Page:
# Boundary conditions

hi pf!

i was reading a sample problem in a text on ode's and came across a boundary condition that didnt really make sense to me.

the physical scenario is: a liquid ##L## measured in moles/cubic meter (##mol / m^3##) is injected into a stream of water. ##L## is being injected at a rate ##W## measured in (g-moles)/sec (##(g-mol) / s##). the following boundary condition is presented: $$s \to 0 \implies -4 \pi s^2 C \frac{\partial L}{\partial s} \to W$$ where ##s^2 = x^2 + y^2 + z^2##. this boundary condition physically represents that the injection rate at ##s=0## is ##W## (the coordinate system is centered at the injection site). ##C## is a constant, who's units are square meters per second (##m^2 / s##)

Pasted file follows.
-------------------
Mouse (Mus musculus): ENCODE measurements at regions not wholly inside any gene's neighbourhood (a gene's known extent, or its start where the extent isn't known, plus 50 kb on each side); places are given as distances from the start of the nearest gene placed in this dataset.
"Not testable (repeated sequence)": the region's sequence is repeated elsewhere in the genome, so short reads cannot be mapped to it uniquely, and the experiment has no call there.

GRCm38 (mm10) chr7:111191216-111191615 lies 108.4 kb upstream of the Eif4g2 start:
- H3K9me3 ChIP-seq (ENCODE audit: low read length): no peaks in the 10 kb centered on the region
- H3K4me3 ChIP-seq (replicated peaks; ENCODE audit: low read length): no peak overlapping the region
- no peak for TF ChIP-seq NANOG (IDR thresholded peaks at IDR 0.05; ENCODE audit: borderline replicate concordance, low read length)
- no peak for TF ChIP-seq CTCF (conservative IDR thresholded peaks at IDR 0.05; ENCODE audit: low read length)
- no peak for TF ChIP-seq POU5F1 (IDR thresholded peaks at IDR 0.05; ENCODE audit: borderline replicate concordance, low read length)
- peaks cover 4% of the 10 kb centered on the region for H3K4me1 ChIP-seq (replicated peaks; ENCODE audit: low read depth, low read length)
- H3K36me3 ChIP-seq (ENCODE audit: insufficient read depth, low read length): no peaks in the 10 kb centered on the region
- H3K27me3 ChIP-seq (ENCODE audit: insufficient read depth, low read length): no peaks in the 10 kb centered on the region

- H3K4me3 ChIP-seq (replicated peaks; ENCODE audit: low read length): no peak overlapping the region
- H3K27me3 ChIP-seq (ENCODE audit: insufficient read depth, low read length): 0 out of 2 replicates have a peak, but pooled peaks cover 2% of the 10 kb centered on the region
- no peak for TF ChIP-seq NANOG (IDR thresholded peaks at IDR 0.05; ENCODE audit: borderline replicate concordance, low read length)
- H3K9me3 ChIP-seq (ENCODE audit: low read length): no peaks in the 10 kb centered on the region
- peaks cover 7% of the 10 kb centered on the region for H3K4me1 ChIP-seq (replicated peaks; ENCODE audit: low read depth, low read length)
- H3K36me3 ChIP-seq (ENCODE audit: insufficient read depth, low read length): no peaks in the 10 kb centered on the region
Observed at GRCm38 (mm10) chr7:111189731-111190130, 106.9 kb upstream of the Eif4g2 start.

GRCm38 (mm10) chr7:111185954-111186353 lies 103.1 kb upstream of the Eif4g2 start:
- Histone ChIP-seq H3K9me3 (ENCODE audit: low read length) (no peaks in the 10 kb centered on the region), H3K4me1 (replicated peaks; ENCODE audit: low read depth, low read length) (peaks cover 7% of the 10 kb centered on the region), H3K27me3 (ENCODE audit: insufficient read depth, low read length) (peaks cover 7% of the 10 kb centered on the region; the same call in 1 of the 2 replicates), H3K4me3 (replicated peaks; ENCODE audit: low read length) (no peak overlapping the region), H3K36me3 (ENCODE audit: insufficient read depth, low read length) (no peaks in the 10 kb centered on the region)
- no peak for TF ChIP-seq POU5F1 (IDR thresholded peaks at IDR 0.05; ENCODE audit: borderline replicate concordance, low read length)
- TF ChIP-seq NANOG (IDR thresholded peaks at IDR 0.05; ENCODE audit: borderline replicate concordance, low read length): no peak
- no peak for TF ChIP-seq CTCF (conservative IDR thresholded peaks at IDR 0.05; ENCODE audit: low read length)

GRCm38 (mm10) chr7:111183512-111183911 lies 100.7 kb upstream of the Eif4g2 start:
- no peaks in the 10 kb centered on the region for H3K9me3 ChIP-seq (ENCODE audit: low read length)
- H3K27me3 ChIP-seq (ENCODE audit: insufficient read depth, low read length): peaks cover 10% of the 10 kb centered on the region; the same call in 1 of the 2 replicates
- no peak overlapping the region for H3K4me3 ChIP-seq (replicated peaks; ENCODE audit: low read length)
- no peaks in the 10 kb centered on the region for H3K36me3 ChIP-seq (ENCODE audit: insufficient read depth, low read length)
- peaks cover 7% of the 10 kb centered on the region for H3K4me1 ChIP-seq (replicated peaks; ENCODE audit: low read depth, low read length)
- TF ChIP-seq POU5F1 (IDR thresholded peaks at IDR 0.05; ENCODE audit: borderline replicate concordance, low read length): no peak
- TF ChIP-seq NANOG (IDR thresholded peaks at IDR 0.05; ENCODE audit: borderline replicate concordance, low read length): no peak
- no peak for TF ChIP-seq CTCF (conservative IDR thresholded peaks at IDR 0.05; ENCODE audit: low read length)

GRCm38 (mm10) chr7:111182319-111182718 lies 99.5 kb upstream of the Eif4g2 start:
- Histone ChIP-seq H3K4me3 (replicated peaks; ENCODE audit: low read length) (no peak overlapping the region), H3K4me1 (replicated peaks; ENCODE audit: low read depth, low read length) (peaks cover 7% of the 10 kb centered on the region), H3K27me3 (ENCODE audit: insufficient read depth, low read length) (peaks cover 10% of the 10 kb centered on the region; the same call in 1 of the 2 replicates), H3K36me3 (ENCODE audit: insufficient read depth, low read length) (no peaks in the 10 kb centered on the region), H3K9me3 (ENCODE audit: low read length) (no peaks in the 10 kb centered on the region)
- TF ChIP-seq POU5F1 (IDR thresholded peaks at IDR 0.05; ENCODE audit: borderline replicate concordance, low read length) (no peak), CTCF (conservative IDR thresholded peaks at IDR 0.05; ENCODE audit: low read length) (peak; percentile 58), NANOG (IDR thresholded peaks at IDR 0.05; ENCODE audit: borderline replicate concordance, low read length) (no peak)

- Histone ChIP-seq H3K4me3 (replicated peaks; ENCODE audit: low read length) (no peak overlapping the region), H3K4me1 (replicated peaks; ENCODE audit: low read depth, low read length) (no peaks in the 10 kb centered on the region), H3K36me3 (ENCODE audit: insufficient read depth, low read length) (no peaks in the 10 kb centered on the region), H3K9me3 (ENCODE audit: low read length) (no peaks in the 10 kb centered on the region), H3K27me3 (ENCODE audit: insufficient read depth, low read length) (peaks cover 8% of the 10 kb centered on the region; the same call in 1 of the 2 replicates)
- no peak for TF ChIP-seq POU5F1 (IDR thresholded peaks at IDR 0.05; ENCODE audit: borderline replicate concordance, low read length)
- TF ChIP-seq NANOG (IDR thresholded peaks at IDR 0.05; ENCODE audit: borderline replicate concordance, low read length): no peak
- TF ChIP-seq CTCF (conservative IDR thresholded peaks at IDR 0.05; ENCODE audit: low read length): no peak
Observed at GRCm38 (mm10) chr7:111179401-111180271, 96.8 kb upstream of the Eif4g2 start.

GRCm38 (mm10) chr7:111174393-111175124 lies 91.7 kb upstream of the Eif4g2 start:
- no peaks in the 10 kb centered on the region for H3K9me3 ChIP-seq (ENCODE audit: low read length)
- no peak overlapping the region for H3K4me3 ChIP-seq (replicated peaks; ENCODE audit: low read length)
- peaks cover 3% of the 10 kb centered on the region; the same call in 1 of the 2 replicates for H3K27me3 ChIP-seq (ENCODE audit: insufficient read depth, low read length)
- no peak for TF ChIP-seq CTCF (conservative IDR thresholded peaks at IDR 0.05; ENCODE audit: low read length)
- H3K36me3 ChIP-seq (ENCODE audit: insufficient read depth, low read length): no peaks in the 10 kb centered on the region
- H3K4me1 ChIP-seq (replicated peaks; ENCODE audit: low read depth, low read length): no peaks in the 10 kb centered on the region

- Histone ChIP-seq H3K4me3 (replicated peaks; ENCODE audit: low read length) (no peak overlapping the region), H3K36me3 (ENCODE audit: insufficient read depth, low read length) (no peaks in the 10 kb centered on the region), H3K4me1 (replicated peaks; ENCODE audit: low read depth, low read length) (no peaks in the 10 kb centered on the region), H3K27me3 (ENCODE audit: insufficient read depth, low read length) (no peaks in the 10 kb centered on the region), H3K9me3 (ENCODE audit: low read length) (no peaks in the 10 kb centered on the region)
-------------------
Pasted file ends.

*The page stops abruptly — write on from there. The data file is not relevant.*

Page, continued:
now i know ##4 \pi r^2## is the surface area of a sphere. also, we are given that molar flux, ##\vec{n}## is ##\vec{n}=-C\nabla L## which has units ##mol / (m^2 \times s)##.

thanks for any help on the help!

## Answers and Replies

Chestermiller
Mentor
It doesn't make much sense to me either. But, of course, it's in a math book, so who knows what the author knew about mass transfer. The implication is that somehow, there is a diffusive flow of mass from a point source into the stream, with no bulk movement of solvent involved. For this to happen, the concentration L at the point source s = 0 would have to be infinite. Pretty silly, huh. What they really are trying to say is that the mass flow rate of solute into the stream is W.

Chet

1 person
thanks for the reply, chet.

yea, sometimes these conditions are pretty weird. i finally think i do have this one (surface area times surface flux). still uncomfortable, though.

thanks for helping me out a lot lately!